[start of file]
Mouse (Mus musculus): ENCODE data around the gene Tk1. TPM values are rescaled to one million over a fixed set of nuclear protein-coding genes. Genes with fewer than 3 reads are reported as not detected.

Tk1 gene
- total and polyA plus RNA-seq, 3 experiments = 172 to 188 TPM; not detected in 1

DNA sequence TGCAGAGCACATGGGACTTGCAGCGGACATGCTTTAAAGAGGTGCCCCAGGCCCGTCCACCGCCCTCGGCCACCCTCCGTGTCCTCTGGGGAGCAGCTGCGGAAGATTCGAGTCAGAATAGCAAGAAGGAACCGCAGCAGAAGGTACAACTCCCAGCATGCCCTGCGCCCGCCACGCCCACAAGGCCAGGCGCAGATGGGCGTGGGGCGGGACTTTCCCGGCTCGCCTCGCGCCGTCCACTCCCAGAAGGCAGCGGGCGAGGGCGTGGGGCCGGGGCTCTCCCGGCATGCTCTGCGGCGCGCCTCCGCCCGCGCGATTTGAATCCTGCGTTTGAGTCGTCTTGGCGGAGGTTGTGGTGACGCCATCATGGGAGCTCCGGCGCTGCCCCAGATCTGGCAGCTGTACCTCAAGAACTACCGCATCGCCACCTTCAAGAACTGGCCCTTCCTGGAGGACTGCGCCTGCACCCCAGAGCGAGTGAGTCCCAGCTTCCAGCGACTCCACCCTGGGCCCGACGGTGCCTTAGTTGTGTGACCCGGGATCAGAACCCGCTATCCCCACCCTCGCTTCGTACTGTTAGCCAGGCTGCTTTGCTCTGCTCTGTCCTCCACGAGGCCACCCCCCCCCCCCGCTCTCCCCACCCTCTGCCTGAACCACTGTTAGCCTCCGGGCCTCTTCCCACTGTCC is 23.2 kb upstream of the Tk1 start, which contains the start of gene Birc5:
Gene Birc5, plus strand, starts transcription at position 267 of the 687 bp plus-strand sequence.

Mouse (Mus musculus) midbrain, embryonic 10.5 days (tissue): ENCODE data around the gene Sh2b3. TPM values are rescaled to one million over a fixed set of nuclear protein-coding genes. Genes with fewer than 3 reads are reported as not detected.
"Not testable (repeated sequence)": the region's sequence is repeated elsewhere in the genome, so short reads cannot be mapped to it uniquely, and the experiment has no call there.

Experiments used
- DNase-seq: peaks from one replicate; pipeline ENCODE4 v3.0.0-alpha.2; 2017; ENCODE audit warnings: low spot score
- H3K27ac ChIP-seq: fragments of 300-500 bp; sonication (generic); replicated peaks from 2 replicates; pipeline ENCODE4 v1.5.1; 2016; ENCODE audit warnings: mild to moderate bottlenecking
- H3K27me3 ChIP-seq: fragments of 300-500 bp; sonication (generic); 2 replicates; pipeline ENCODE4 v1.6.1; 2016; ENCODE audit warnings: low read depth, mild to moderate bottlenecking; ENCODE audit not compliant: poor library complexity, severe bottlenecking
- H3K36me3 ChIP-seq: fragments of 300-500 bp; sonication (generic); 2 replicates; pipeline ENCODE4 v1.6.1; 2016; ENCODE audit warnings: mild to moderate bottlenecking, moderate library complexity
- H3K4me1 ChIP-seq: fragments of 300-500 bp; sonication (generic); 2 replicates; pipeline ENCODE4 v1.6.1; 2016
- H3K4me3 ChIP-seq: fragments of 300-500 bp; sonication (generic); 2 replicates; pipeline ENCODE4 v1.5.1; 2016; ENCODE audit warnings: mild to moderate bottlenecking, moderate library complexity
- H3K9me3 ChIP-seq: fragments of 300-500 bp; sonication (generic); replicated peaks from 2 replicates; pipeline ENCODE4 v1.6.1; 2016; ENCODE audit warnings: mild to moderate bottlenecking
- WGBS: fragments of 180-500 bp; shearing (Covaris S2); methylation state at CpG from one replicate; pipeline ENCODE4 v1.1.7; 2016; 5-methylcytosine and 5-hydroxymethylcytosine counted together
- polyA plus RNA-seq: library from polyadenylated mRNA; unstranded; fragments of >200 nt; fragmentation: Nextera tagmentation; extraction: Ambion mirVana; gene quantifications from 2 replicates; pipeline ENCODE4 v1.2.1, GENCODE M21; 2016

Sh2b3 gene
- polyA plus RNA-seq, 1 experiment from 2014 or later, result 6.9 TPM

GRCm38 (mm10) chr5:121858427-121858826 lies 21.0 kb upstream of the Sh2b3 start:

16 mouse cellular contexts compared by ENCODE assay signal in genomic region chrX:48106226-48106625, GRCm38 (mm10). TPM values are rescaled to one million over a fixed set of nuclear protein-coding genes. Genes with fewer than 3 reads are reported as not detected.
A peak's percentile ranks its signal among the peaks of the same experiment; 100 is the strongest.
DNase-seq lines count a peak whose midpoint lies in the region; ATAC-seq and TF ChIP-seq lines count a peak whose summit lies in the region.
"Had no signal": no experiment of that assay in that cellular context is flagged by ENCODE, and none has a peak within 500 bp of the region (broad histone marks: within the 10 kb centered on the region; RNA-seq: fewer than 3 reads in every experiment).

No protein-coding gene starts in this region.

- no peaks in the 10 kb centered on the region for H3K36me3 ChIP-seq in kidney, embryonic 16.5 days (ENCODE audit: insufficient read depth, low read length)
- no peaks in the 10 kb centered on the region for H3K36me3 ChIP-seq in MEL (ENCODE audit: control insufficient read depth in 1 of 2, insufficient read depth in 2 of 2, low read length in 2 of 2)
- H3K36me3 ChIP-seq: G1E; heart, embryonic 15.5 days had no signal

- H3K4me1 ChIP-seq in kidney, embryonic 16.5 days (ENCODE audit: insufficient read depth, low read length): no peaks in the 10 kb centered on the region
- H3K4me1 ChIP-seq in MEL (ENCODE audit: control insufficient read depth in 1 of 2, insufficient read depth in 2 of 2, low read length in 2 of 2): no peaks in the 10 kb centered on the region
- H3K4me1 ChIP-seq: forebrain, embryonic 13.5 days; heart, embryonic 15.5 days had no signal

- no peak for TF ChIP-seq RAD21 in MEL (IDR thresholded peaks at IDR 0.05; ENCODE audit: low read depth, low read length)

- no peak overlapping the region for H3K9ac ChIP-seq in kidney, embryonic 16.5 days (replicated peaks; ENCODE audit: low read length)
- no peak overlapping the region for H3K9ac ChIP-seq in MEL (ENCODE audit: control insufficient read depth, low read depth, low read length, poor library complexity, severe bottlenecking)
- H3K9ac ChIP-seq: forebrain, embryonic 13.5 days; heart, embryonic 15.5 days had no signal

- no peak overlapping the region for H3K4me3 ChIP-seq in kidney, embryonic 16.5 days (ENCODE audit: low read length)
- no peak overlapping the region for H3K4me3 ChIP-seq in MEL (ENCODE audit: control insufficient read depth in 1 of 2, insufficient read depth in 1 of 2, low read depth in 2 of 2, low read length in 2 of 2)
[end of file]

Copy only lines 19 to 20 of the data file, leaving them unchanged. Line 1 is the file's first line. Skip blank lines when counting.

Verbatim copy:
- polyA plus RNA-seq, 1 experiment from 2014 or later, result 6.9 TPM

GRCm38 (mm10) chr5:121858427-121858826 lies 21.0 kb upstream of the Sh2b3 start: